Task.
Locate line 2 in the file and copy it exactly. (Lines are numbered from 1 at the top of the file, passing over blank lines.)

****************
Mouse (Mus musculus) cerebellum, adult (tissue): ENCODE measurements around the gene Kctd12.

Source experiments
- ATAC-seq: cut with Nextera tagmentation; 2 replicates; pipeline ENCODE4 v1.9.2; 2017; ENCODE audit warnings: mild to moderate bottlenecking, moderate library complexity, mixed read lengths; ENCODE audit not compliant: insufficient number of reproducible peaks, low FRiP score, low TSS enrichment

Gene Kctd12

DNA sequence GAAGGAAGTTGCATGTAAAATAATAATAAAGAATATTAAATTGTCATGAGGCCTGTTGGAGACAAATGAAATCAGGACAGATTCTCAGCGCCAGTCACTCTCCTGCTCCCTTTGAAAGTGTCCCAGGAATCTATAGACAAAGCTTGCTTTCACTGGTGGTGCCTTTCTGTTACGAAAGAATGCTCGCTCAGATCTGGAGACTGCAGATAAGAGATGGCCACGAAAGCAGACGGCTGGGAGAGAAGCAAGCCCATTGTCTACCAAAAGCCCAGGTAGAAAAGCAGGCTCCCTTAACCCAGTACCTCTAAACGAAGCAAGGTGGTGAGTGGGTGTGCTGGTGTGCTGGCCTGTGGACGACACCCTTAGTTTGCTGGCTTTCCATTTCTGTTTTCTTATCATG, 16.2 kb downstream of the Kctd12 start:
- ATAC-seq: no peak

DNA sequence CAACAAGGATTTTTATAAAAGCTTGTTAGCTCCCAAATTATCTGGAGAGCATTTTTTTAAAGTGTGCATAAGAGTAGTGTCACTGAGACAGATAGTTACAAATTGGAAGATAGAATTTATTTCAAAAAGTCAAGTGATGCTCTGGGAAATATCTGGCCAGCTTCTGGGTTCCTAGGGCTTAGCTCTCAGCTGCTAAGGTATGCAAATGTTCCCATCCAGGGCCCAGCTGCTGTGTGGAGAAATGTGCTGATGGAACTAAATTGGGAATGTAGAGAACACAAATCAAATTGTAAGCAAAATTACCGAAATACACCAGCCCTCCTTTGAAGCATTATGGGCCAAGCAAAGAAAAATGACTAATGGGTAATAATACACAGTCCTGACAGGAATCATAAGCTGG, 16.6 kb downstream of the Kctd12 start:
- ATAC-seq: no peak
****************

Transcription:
Source experiments